That comes to mind when I saw the protest by homosexuals against Catholic Co-Adjudicator Archbishop Nienstedt who is being castigated for simply restating the Catholic view of homosexual behavior.
So many in our post-modern society believe we decide what is true when in fact we have no such luxury. It's laughable really. Like saying we can legislate a change in the law of gravity.
The same thing applies to the issue of compassion and love. Nick Coleman doesn't see a lot of compassion in the Archbishop's comments. In fact the exact opposite is true. Compassion involves desiring the best for other people and if people are doing something which will harm them now and for eternity, it's the compassionate, loving thing to warn the people that what they are doing is putting their lives at risk. That's exactly what the Archbishop Nienstedt is doing as he states in his response to Coleman's column.
Here's the Archbishop's response to Coleman's charges:
In a Nov. 28 column, Nick Coleman accuses me of not being compassionate toward friends and relatives of persons with same-sex attractions. I vigorously deny the charge. For 13 years I prepared priesthood candidates for celebrating the Sacrament of Penance by counseling them to welcome persons with warmth, compassion and understanding. Anyone who has celebrated that same sacrament with me knows I follow my own advice.
What Coleman wants is for the church I represent to be accepting and compassionate toward homosexual acts and lifestyles. And that can never be.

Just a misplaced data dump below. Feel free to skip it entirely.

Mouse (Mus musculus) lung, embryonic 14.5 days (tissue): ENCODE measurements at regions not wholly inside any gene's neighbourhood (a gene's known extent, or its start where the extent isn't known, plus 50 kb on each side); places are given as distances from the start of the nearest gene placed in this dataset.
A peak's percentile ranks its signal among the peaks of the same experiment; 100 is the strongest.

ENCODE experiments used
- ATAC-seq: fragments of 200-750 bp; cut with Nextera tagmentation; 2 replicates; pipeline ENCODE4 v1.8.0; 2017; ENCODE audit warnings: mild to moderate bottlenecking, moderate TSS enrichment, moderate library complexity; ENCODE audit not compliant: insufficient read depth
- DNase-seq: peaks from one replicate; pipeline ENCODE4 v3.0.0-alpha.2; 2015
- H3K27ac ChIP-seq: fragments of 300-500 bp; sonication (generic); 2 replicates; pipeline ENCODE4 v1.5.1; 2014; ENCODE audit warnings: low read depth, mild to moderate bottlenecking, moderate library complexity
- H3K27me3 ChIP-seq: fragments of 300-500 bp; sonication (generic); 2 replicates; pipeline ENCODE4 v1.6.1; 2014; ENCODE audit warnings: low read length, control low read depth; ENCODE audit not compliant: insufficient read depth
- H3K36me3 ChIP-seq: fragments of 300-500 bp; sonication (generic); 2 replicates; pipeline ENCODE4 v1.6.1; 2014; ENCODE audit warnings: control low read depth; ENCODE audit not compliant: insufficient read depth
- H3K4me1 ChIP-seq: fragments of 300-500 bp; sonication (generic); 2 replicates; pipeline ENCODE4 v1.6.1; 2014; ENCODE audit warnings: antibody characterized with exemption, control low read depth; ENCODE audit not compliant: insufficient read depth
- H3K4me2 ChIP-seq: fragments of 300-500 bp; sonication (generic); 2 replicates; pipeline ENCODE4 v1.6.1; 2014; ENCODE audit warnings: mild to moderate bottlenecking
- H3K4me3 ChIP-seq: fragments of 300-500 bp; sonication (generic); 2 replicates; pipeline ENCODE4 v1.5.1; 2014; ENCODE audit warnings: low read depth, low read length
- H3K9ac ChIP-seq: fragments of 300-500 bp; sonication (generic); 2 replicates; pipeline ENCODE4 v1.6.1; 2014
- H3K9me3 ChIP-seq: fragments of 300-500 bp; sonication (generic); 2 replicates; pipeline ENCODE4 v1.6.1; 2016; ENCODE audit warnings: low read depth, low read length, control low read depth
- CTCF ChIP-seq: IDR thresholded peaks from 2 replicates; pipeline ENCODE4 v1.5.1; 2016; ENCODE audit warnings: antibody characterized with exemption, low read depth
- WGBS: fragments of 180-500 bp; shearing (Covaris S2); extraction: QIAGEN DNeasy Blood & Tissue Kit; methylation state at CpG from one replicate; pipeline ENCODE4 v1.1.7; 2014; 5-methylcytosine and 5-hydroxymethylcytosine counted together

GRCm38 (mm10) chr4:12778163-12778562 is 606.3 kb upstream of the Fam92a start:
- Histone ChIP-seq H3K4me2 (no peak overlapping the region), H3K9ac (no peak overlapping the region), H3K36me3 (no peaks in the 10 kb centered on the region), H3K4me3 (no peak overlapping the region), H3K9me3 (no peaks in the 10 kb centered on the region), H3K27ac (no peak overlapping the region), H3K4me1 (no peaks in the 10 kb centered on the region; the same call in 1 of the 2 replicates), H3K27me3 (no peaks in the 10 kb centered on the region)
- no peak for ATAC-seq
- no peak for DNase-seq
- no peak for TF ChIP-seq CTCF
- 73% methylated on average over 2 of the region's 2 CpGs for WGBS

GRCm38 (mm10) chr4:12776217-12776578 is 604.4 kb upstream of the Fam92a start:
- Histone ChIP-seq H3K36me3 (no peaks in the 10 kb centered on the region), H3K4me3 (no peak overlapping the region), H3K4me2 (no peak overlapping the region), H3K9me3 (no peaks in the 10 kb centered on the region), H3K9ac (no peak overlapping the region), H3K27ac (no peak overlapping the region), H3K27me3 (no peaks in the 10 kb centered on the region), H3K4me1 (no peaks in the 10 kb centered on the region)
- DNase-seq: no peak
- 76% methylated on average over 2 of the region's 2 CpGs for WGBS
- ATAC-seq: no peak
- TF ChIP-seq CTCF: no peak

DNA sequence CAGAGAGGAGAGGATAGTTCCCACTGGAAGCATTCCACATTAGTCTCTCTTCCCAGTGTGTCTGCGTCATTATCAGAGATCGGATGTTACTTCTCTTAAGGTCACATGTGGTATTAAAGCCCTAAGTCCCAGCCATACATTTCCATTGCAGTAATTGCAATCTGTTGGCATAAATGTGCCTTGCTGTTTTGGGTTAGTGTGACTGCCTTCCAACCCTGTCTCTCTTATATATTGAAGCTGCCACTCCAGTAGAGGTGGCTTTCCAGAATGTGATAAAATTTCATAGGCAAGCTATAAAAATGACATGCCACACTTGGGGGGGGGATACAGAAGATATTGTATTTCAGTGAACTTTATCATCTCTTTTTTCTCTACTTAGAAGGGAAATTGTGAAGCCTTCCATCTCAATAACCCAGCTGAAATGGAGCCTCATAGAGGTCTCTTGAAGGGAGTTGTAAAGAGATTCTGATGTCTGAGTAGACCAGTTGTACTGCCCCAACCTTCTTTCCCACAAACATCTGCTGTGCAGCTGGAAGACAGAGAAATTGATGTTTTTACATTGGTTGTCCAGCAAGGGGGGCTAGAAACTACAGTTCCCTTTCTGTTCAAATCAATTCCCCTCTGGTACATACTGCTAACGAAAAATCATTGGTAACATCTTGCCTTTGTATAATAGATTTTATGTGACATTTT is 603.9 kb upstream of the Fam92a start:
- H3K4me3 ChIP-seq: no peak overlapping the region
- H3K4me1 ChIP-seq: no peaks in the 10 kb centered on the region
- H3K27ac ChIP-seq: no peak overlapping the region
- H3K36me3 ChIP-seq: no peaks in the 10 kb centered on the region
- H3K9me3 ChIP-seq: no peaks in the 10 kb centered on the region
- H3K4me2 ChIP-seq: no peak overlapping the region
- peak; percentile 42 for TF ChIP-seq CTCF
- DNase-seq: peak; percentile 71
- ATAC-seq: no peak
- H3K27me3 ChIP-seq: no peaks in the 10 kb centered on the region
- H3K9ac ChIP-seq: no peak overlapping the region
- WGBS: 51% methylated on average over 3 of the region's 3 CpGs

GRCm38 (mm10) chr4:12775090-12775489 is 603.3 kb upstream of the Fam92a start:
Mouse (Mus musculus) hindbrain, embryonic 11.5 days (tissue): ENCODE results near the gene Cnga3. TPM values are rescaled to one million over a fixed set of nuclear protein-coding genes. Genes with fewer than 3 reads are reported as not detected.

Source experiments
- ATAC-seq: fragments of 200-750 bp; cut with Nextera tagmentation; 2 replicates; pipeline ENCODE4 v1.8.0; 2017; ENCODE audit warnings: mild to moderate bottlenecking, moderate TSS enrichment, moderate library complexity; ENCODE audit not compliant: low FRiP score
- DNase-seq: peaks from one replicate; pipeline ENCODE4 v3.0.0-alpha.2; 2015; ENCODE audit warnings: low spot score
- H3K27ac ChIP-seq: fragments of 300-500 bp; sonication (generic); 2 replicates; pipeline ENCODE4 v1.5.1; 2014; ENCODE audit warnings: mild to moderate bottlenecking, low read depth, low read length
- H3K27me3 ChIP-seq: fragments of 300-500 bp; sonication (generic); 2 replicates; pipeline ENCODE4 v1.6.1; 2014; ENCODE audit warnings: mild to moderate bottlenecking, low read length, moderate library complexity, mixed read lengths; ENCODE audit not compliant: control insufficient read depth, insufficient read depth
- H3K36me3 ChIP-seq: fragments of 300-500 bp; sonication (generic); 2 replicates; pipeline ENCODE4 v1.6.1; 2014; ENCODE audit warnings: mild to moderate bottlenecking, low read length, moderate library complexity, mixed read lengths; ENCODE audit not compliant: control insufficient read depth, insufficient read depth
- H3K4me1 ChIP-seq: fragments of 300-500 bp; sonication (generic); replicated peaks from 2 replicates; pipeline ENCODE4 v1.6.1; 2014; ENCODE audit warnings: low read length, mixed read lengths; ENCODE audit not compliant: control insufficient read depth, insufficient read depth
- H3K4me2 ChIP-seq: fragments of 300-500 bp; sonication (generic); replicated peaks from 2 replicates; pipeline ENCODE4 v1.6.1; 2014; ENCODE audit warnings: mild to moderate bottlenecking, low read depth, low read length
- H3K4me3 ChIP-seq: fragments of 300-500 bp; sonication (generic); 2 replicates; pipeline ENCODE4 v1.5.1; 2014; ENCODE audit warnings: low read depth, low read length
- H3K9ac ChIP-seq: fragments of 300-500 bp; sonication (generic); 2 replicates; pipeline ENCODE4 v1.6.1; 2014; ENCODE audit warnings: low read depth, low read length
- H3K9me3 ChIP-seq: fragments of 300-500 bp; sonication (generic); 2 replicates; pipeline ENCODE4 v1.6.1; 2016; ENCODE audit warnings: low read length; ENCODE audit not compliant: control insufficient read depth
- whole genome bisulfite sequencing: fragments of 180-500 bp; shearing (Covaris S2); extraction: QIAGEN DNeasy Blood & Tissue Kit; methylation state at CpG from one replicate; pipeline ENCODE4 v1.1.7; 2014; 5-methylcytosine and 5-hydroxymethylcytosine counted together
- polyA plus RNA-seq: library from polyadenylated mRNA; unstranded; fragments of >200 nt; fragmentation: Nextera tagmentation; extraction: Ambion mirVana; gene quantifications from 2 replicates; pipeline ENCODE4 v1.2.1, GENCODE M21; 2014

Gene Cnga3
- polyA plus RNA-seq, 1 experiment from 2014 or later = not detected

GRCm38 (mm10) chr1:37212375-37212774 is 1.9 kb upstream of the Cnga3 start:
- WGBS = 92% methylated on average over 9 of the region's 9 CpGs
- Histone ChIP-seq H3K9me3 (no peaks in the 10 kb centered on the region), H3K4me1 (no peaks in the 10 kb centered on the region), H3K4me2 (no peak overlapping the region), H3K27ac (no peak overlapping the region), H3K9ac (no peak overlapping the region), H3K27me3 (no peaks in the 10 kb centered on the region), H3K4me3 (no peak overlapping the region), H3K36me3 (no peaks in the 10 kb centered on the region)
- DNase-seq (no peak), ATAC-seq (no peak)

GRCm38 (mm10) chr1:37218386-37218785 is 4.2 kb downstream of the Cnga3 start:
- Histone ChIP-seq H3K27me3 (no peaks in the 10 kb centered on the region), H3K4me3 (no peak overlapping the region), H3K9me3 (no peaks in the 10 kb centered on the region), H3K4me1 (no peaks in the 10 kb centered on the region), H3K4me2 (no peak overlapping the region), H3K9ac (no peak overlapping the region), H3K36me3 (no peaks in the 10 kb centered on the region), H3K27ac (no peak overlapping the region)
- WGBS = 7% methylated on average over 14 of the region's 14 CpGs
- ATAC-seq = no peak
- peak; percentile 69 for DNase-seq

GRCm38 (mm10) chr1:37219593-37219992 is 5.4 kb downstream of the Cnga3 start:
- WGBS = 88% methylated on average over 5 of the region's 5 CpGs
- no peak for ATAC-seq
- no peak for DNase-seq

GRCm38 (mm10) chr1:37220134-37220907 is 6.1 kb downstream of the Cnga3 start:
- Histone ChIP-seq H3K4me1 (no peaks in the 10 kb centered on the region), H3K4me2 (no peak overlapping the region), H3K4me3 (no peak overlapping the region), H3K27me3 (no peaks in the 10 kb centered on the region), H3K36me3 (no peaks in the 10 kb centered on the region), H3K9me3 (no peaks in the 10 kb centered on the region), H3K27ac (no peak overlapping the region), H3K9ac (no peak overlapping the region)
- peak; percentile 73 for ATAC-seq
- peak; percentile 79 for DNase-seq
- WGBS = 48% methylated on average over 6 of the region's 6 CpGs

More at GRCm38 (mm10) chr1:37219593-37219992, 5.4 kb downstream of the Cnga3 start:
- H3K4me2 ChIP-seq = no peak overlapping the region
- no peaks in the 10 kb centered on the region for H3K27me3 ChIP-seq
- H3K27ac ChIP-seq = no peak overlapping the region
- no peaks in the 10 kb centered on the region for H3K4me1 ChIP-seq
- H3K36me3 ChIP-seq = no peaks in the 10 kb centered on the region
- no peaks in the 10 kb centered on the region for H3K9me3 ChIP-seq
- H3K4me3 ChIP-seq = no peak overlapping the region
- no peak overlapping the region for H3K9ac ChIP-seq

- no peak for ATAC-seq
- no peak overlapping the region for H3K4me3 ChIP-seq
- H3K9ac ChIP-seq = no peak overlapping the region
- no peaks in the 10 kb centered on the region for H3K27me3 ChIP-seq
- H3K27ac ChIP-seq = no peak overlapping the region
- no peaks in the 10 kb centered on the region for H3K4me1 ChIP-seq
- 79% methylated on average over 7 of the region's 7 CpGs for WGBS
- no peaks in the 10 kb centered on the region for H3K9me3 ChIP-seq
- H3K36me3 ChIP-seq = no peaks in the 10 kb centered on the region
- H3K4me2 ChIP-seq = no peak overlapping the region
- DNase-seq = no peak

Coleman further claims the Catechism of the Catholic Church does not say that homosexual acts are a "grave evil." What it does say is the following: "Basing itself on Sacred Scripture, which presents homosexual acts as acts of grave depravity (Genesis 19: 1-29, Romans 1: 24-27, 1 Corinthians 6: 10, 1 Timothy 1:10), tradition has always declared that 'homosexual acts are intrinsically disordered.' ... Under no circumstances can they be approved."
As a priest and bishop, I have the responsibility before God and in the name of Jesus Christ to call all men and women to conversion, the first step of which is recognizing sinful activity for what it is. Sometimes that is not a comfortable thing to do, but it is always the compassionate thing to do.
JOHN C. NIENSTEDT, ST. PAUL;
ARCHDIOCESE OF ST. PAUL AND MINNEAPOLIS
Way to go, Coadjutor Archbishop Nienstedt.